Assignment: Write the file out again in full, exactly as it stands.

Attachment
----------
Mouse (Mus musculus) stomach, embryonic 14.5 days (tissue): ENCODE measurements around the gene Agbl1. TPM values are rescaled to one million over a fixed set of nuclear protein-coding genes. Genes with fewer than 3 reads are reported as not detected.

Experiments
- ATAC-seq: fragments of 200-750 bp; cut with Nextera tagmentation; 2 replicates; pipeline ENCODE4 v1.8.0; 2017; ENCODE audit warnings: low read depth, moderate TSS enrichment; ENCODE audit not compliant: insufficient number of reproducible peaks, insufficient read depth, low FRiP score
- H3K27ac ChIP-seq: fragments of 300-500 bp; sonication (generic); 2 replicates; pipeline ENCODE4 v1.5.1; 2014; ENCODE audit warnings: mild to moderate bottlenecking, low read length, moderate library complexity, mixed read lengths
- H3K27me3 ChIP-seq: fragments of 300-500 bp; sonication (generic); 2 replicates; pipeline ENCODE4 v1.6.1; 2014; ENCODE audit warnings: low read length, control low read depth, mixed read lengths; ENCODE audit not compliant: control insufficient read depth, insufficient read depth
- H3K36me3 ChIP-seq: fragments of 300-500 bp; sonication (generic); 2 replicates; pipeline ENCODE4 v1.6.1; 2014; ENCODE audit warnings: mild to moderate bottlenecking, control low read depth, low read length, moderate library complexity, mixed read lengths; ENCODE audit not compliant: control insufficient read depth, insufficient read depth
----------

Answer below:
Mouse (Mus musculus) stomach, embryonic 14.5 days (tissue): ENCODE measurements around the gene Agbl1. TPM values are rescaled to one million over a fixed set of nuclear protein-coding genes. Genes with fewer than 3 reads are reported as not detected.

Experiments
- ATAC-seq: fragments of 200-750 bp; cut with Nextera tagmentation; 2 replicates; pipeline ENCODE4 v1.8.0; 2017; ENCODE audit warnings: low read depth, moderate TSS enrichment; ENCODE audit not compliant: insufficient number of reproducible peaks, insufficient read depth, low FRiP score
- H3K27ac ChIP-seq: fragments of 300-500 bp; sonication (generic); 2 replicates; pipeline ENCODE4 v1.5.1; 2014; ENCODE audit warnings: mild to moderate bottlenecking, low read length, moderate library complexity, mixed read lengths
- H3K27me3 ChIP-seq: fragments of 300-500 bp; sonication (generic); 2 replicates; pipeline ENCODE4 v1.6.1; 2014; ENCODE audit warnings: low read length, control low read depth, mixed read lengths; ENCODE audit not compliant: control insufficient read depth, insufficient read depth
- H3K36me3 ChIP-seq: fragments of 300-500 bp; sonication (generic); 2 replicates; pipeline ENCODE4 v1.6.1; 2014; ENCODE audit warnings: mild to moderate bottlenecking, control low read depth, low read length, moderate library complexity, mixed read lengths; ENCODE audit not compliant: control insufficient read depth, insufficient read depth